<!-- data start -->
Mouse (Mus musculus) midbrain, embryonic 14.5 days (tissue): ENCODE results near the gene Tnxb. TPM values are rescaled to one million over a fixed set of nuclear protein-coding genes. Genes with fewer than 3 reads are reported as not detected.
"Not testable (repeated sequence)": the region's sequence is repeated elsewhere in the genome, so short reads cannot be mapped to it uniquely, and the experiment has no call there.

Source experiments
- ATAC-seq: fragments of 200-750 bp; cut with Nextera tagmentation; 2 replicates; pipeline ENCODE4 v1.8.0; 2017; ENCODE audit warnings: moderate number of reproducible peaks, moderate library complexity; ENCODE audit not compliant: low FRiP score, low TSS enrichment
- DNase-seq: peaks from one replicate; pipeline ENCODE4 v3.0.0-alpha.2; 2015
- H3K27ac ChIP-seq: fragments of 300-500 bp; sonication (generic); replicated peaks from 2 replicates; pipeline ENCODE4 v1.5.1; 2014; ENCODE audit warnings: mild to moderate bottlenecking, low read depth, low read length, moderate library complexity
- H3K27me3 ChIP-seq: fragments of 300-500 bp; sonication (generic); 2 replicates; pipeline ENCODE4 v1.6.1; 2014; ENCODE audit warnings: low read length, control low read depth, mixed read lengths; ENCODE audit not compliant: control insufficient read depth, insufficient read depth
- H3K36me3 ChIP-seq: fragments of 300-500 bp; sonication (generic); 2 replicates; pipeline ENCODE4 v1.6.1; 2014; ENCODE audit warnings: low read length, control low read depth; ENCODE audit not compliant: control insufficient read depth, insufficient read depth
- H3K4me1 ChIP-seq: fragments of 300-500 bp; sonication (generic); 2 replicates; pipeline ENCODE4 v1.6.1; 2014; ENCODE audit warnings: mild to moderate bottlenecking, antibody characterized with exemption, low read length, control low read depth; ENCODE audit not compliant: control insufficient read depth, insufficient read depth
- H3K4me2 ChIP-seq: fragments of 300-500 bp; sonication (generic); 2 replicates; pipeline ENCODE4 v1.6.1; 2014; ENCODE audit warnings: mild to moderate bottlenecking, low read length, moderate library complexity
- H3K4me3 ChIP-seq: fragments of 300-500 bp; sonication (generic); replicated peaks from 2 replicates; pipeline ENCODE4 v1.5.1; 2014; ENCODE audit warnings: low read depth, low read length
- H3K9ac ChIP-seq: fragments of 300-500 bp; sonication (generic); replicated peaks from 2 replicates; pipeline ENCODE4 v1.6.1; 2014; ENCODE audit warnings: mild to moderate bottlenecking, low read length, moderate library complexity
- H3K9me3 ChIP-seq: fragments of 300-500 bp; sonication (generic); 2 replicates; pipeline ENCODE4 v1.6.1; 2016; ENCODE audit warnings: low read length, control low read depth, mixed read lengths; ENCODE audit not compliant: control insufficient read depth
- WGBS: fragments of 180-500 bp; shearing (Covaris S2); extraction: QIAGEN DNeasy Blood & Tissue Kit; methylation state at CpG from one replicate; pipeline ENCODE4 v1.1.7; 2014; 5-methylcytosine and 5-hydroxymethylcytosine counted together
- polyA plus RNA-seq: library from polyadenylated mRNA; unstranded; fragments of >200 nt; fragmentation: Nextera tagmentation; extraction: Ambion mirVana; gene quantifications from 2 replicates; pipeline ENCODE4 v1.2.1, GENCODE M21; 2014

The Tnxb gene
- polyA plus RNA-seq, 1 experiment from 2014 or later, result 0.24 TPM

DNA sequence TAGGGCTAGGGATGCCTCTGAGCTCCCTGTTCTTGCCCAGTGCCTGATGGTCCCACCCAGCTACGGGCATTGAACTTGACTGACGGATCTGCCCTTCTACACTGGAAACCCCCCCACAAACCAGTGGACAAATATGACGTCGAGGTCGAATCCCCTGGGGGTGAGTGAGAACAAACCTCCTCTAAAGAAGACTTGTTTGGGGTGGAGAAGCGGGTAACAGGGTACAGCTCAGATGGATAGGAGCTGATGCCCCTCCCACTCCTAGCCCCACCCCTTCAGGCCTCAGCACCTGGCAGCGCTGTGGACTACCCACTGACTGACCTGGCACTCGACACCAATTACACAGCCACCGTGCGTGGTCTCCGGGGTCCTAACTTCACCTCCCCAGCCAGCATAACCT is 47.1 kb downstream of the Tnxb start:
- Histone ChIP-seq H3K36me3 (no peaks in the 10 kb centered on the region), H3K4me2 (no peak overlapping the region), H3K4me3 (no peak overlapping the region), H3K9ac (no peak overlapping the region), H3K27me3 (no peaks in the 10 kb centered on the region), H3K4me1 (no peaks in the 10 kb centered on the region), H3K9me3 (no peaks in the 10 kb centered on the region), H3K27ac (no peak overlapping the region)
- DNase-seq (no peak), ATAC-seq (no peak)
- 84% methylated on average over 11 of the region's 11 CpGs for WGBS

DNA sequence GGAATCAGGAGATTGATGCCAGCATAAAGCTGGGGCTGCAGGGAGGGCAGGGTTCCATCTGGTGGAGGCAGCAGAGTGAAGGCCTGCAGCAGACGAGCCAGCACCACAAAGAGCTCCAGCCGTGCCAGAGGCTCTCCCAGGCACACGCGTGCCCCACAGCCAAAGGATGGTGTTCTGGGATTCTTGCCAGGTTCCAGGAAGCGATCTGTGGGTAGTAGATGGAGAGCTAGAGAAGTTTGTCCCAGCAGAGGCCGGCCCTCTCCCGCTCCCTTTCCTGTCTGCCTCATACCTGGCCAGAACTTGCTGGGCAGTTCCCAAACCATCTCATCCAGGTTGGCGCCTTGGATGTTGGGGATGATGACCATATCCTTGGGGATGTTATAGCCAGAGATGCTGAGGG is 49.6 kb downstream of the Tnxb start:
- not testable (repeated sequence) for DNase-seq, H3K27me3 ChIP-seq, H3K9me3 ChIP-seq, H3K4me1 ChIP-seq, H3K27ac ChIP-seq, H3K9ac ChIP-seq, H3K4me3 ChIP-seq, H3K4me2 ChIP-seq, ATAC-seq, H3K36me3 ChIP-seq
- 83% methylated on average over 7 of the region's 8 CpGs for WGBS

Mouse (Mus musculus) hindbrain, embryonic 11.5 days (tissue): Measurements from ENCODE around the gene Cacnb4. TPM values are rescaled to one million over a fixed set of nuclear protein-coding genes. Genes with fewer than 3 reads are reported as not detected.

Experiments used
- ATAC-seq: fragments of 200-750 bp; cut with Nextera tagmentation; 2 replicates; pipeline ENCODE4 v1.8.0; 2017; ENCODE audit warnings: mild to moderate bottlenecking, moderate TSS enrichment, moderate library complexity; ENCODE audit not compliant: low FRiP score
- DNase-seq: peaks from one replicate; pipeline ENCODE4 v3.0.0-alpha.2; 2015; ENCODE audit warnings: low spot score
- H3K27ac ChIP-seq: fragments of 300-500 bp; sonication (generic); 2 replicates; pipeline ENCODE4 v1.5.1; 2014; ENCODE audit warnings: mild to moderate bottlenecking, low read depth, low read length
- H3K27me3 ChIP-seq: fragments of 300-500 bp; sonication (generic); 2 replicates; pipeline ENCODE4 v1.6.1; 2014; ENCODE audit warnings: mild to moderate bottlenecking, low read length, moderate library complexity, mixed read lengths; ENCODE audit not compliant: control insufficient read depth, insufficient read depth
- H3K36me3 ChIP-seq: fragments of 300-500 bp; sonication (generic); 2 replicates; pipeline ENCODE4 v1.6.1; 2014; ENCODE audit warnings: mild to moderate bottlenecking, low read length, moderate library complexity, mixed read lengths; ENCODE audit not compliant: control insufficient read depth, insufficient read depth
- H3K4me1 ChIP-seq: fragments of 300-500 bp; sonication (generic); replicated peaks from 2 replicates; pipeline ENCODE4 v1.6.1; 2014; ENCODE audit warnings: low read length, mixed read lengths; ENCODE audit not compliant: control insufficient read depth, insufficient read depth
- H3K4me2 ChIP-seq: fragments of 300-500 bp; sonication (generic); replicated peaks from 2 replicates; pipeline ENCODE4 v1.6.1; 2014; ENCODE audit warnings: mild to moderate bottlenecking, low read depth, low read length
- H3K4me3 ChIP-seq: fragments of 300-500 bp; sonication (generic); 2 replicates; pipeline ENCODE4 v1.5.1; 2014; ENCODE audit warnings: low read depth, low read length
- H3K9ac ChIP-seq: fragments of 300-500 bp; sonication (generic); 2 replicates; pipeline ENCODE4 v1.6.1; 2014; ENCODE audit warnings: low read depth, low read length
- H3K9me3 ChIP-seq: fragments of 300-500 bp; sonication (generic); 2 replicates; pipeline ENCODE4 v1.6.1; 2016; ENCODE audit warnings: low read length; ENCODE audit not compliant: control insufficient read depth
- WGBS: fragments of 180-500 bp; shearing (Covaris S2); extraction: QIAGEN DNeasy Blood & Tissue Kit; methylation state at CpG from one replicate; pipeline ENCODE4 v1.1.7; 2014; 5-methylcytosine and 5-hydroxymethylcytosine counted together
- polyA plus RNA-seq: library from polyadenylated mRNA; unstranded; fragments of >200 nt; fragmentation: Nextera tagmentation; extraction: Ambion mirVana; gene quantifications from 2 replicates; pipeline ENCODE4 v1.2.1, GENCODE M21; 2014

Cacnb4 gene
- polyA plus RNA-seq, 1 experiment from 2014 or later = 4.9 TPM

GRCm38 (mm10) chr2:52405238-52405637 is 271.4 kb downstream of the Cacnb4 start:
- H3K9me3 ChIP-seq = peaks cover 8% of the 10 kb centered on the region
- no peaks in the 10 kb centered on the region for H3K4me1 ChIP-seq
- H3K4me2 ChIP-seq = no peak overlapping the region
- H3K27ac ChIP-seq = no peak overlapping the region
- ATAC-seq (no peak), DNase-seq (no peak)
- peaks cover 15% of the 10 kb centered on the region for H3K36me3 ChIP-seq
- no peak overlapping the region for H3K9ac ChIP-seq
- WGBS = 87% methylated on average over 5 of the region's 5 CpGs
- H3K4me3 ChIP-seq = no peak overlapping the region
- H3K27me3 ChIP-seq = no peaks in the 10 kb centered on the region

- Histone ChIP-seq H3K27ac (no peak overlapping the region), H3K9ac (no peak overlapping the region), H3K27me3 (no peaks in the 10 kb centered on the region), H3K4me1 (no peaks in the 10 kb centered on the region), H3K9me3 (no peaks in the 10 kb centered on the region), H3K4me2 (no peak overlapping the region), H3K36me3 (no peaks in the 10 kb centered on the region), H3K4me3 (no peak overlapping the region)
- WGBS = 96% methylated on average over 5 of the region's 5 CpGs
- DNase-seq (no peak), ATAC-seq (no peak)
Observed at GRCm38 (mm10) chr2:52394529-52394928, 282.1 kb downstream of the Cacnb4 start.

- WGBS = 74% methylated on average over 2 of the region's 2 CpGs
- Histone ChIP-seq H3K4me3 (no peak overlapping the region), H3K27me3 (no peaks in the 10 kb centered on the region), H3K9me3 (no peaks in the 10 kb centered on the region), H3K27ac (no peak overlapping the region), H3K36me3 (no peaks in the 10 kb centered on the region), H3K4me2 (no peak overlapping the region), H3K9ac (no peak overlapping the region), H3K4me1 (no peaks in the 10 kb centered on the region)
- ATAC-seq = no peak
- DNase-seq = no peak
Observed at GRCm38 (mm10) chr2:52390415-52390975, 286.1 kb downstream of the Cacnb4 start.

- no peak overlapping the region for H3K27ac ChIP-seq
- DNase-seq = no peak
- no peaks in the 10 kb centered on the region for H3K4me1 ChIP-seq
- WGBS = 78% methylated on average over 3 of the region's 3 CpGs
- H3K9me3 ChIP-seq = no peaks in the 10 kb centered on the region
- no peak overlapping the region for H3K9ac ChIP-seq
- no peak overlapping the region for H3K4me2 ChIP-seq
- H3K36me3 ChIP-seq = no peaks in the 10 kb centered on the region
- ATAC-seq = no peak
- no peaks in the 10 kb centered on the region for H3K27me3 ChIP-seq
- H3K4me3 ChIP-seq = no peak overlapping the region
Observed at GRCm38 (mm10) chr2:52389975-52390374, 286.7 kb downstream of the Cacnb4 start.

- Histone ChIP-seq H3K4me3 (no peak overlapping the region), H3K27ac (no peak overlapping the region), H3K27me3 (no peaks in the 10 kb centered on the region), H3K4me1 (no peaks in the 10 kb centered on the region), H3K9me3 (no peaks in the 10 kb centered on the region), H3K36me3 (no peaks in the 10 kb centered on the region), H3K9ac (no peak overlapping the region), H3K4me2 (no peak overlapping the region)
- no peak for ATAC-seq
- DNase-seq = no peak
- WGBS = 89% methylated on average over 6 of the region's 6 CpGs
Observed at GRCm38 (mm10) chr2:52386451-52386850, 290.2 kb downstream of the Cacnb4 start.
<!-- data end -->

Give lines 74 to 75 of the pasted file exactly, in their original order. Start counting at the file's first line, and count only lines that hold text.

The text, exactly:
- no peak for ATAC-seq
- DNase-seq = no peak